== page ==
Invitation to a Party Interrupted

A question in a time of absence: Now that we can’t be together, how will we gather when we can? A question in a time of anti-racism: How will we gather together when the fiction of that “we” has been so completely revealed—to some a definition of belonging and to others an excision?

Every act of theatre extends a simple, powerful invitation: Let me sit with you awhile. This invitation, and the gatherings it inspires, transforms plays from literary events to social ones. They make plays theatre.

The mainstream, predominantly white American theatre, both nonprofit and commercial, has skipped half the equation. So good at making plays, it has failed at gathering.

Over the coming months, as a result of the COVID-19 pandemic, leaders of our theatres will rethink the architecture of space: how many seats their theatres can hold and still ensure the safety of its audience, how far apart, in what configuration. They will, along with everyone from unions to productions managers, playwrights to intimacy directors, rethink the healthy placement of artist bodies in space. My heart is with those who use this process to transform our relations, too, rethinking the way those relations are baked into the structures of our gatherings: What is true community? True inclusiveness? Truly just practice? My hope is with those who rethink the invitation.

How will the resulting architecture—or dramaturgy—of space meet the dramaturgy—or architecture—of the plays that fill it? It shouldn’t surprise that writers of color have long addressed the questions institutional theatres have skirted: Why do we gather? Who is the “we”? How can we be together? Coming from different generations and aesthetics, playwrights Jackie Sibblies Drury, Aleshea Harris, Anna Deavere Smith, and Dael Orlandersmith, each of whom hosts her audience in a distinctive way, offer us sample maps for this moment of revision. Might the ways these artists assemble or dismantle a gathering—both in writing and in space—point us forward?

an actor onstage

Anna Deavere Smith in Notes From the Field. Photo by Joan Marcus.

Priya Parker, author of The Art of Gathering: How We Meet and Why It Matters, has an answer to that first question:

We gather to solve problems we can’t solve on our own. We gather to celebrate, to mourn, and to mark transitions. We gather to make decisions. We gather because we need one another. We gather to show strength. We gather to honor and acknowledge. We gather to build companies and schools and neighborhoods. We gather to welcome, and we gather to say goodbye.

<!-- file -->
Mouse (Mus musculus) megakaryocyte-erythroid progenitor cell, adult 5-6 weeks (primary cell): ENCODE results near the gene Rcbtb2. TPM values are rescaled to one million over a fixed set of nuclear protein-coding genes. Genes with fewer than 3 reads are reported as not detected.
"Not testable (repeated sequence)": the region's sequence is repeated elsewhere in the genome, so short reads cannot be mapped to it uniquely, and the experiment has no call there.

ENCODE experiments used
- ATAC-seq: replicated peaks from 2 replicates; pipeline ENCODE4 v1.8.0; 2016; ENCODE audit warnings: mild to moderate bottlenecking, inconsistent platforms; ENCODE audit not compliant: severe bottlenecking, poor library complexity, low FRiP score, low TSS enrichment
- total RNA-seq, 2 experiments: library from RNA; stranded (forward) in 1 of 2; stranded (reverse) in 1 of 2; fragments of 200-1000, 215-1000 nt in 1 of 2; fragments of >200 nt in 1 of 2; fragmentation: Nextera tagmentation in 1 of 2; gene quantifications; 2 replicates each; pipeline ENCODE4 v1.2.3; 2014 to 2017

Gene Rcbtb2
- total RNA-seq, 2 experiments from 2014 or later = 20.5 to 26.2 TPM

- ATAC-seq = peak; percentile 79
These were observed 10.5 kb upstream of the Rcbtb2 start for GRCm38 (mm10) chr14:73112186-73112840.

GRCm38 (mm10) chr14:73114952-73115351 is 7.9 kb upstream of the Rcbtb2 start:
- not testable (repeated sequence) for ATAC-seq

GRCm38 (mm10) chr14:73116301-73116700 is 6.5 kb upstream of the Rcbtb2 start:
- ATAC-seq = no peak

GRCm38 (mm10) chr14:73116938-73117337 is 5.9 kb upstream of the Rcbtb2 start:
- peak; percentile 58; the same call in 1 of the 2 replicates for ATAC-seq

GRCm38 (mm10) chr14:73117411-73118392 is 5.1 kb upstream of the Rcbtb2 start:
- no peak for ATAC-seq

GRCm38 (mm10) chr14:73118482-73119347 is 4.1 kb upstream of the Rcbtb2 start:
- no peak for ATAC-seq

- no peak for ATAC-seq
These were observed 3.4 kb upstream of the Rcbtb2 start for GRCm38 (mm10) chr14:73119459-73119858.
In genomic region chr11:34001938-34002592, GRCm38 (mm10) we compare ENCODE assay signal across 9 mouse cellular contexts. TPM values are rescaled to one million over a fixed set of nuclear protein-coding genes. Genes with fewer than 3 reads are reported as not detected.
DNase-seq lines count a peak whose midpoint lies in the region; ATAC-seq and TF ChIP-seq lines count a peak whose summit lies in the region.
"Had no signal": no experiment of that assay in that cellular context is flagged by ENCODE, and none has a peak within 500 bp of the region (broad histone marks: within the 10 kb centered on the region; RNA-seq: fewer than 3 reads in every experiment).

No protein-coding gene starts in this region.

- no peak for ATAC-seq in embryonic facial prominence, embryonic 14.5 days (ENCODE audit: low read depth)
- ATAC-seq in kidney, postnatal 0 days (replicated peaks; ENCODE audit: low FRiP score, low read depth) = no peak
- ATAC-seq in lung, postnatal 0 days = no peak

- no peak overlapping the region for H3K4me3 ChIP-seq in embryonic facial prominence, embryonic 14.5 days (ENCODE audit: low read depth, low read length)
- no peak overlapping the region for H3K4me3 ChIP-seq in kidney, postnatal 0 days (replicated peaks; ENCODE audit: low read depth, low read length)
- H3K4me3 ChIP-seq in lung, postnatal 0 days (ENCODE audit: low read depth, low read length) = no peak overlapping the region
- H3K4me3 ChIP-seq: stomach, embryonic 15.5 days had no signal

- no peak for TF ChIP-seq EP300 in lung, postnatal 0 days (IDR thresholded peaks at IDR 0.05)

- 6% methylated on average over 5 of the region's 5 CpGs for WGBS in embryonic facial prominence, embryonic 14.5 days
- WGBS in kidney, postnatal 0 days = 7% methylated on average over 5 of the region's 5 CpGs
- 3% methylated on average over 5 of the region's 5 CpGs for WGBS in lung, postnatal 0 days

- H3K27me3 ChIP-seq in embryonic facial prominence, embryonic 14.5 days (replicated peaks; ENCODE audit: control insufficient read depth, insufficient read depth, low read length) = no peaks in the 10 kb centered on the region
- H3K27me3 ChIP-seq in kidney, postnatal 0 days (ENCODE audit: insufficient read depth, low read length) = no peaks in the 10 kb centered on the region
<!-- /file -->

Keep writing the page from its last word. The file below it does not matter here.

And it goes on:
And yet, she points out, with “so many good reasons” for getting together, we often “don’t know precisely why we are doing so.”

In theatre we, too, have “so many good reasons” and usually so little precision of purpose. We share space to share stories or ideas or ways of being together. We seek to educate and entertain. We put on plays to promote empathy, to be more cognizant of others—those we love and those we’ve never met. We heighten our awareness of human distinction and human connection. We grapple with conflict and uncertainty; we grapple, in tragic form, with the inexorable.

But these are what Parker calls categories for gathering, not “vivid” purposes. How, for example, do we define the “space” we wish to share? Even within the profession, our uneasy terminology reveals a lack of clarity: Are we creating “sacred” space, “safe” space, “brave” space, “healing” space, “play” or “imaginative” space? What if my bravery triggers your trauma? If we bring audiences into a “shared” or “communal” space, what have we done to make it so?

And who is here among us? Who was left off the invite list? Will our sitting together confirm our similarity or help us overleap difference? What do we really want: Confirmation or challenge?

I ask these questions in a time of absence, which has made my heart grow fonder of the theatre I miss. I ask these questions as a white male, older than I like to acknowledge, who has held several leadership positions in the field. And I ask them in times that keep changing: before pandemic, during lockdown, immediately after the killing of George Floyd, in the days of uprising that become powerful weeks.

As I write, the streets of the cities in which we have built so many of our theatres are filled with protestors. In these cities, where we have built repertoires of mostly Western European dramas and their American offspring, secure in the knowledge that this canon revealed our “common humanity,” Black and brown people continue to be beaten, corralled, and killed. Artist-leaders of color, with more frequency and urgency, call out the lies—the under-lies—of our institutions and practices, the many ways “common humanity” is just another term for “dominant culture.” In her address to the Theatre Communications Group virtual conference in early June, actress and writer Nikkole Salter labeled this “epically injurious” time an “opportune time” as well. Might this moment of “breakdown,” she asked, also be one of “breakthrough”? What if this interregnum offers our best chance to take stock and, being so radically undone, redo what we’ve done so wrong? How might we sit together?